a language white people continue to criticize while simultaneously steal and make profitable
White Boy 1: Ugh, I can't understand any of her tweets and her "ebonics". Can you believe how they just destroy the English language?

White Boy 2: I know, I was just talking to the bae about it.
by jacycake June 26, 2014
African American Vernacular English (AAVE), also called African American English, Black English, Black Vernacular, or Black English Vernacular (BEV), is a type variety (dialect, ethnolect and sociolect) of the American English language. It is known colloquially as Ebonics (a portmanteau of "ebony" and "phonics"). With pronunciation that in some respects is common to Southern American English, the variety is spoken by many blacks in the United States. AAVE shares many characteristics with various Creole English dialects spoken by blacks in much of the world. AAVE also has pronunciation, grammatical structures, and vocabulary in common with various West African languages. Ebonics is not merely just the use of urban or "slang" words, but rather it is the manipulation and transformation of the English language (ie, In the sentence "I want to have sex with a chickenhead", a slang word is used, but the speaker is not using ebonics.)
"He workin'."- He is working (right now).

"He been hit dat from last week."- He has already had sex with that(her), since last week.

"I'm finna go get some chicken." I am (or possibly I am considering) going to get chicken.

"I aint doin' nuthin' fo'dat ho."- I am not going to do anything for that whorish woman.

"Don't be tellin' me dat I can't talk good cuz I speak ebonics."- Do not tell me that I am unable to speak well just because I speak ebonics.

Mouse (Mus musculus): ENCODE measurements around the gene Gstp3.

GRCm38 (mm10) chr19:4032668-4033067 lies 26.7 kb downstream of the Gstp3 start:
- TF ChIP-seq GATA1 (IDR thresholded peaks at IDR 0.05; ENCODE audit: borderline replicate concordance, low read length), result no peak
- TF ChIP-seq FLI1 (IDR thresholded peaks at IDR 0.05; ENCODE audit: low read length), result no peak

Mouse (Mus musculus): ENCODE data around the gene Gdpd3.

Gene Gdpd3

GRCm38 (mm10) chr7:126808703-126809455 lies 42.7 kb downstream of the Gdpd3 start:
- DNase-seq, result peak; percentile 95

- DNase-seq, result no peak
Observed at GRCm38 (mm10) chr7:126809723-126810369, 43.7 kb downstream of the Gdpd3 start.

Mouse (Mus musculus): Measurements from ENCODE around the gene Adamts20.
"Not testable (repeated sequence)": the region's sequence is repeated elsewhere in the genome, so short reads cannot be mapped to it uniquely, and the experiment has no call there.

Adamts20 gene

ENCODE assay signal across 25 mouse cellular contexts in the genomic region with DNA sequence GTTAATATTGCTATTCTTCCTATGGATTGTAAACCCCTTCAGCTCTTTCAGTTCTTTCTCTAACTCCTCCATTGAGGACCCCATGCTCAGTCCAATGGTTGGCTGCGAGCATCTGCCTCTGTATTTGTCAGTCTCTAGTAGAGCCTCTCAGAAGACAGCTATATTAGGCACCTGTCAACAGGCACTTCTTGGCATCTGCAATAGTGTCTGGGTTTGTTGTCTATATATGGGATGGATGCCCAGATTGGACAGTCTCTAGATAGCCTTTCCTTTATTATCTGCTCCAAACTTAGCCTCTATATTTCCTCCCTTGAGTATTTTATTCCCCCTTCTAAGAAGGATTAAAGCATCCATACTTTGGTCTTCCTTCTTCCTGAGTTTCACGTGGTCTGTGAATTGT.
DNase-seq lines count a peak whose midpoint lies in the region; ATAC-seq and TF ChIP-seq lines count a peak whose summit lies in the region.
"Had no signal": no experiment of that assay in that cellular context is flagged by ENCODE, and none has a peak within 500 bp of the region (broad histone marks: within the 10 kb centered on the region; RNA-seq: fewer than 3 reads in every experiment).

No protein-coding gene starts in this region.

A dialect of English used primarily by African Americans but also used by others in urban settings. Definitions that characterize ebonics as a bastardized form of English are chauvinistic and promote division and hatred. The existence of ebonics is probably a primary reason for this site's existence.
"Hell-yizzel to the shizzel-nizzel"
"Fo-shizzel!"
by language student June 13, 2003
Completely unrelated to 'Ebonics', E-bonics are the words and abbreviations that are only used between people when they are on the internet or texting.
"lulz u see teh patriots epic fail? gg belicheat ftl"
"wtf did you just say to me? I don't know e-bonics"

"z0mg zerg rush ^_^;;"
"wut? korean e-bonics is way different than regular e-bonics"

"idk my bff jill?"
"god dammit i hate when commercials use e-bonics"
by Patrick WWP November 22, 2009
A combination of English and dialects of African-Americans descended from West African peoples. Sometimes known as African American Vernacular English, but thats a bitch term.
Hey, yo boy, we ain't speakin' no ebonics, watchu talkin' bout nigga.
by Steagles February 12, 2006
n. Complex language made up of slang terms. Usually spoken in the ghetto.
Ebonics: Why you all up in my grill yo?

English: Why are you invading my personal space?
by freakinitbaby January 24, 2003
At its most literal level, Ebonics simply means 'black speech' (a blend of the words ebony 'black' and phonics 'sounds'). The term was created in 1973 by a group of black scholars who disliked the negative connotations of terms like 'Nonstandard Negro English' that had been coined in the 1960s when the first modern large-scale linguistic studies of African American speech-communities began.

The fact is that most of the vocabulary of Ebonics is from English and that much of its pronunciation (e.g. pronouncing final 'th' as 'f') and grammar (e.g. double negatives, "I don't want none") could have come from the nonstandard dialects of English (WHITE!) indentured servants and other workers with whom African slaves interacted.

Southern Caucasian speech has been referred to as Whibonics (White Ebonics).

Just to emphasize its English origins, I'll point to the fact that most of the vocabulary of Ebonics is from English and that much of its pronunciation (e.g. pronouncing final th as f) and grammar (e.g. double negatives, "I don't want none") could have come from the nonstandard dialects of English indentured servants and other workers with whom African slaves interacted.
African American Ebonics:
Fo Sho (For Sure) / Wuddup or Wassup (What's Up), etc.

Caucasian Ebonics:
Get the Caah (Car) Boston / Who dat deah (Who's that There) / I like to had a heart attack (I likened to have had a heart attack), etc.
by H8IGNORANCE October 11, 2014

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